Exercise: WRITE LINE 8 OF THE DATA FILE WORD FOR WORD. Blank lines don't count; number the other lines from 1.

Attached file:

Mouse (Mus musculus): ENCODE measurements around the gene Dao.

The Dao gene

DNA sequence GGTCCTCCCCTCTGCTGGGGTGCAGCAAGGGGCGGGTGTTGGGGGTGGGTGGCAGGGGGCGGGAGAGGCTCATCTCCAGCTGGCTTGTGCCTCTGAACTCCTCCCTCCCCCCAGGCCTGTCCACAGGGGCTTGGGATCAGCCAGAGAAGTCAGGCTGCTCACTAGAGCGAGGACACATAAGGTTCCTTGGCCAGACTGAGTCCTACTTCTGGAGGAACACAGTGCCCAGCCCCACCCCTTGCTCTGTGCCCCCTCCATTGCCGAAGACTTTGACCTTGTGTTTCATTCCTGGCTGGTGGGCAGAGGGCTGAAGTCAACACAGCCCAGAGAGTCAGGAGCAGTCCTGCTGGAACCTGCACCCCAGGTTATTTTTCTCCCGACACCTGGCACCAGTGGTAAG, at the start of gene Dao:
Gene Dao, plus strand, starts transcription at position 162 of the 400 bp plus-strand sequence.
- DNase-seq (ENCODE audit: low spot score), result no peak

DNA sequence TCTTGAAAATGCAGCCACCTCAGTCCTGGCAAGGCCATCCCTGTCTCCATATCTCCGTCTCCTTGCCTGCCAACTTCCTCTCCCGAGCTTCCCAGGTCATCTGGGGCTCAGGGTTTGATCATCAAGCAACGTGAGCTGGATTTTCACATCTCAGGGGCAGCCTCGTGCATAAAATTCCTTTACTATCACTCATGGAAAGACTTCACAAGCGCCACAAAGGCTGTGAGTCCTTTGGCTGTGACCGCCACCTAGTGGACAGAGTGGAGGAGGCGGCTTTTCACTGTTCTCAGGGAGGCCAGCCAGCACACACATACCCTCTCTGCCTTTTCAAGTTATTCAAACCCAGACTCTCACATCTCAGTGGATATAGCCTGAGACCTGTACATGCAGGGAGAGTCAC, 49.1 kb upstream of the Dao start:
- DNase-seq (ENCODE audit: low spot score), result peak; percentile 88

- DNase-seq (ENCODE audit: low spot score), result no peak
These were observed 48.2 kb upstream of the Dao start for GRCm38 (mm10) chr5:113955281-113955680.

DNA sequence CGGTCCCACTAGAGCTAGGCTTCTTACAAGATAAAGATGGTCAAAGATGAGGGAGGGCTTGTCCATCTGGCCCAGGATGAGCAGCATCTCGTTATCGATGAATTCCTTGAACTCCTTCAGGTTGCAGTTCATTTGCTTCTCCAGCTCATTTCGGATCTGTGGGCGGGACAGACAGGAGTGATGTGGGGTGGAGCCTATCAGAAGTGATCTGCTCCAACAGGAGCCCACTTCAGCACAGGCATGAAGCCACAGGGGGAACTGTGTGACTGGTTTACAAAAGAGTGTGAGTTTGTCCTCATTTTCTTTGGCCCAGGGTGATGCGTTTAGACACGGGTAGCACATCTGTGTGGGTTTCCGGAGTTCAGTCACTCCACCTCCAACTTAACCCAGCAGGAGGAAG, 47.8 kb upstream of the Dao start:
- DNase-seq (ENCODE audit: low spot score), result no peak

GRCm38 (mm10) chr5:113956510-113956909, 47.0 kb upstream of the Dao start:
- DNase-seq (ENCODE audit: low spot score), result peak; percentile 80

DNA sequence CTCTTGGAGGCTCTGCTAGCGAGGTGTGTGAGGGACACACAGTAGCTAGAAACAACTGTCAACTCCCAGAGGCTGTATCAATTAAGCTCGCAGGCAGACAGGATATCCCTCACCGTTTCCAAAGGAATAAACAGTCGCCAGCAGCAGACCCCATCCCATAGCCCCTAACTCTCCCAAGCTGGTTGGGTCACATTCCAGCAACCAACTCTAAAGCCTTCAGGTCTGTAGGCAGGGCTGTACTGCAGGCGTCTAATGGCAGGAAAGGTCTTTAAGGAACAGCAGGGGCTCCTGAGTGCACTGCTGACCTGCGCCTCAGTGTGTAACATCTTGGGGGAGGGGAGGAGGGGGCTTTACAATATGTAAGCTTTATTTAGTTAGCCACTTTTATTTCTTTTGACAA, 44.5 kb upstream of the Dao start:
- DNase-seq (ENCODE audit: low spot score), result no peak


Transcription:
- DNase-seq (ENCODE audit: low spot score), result no peak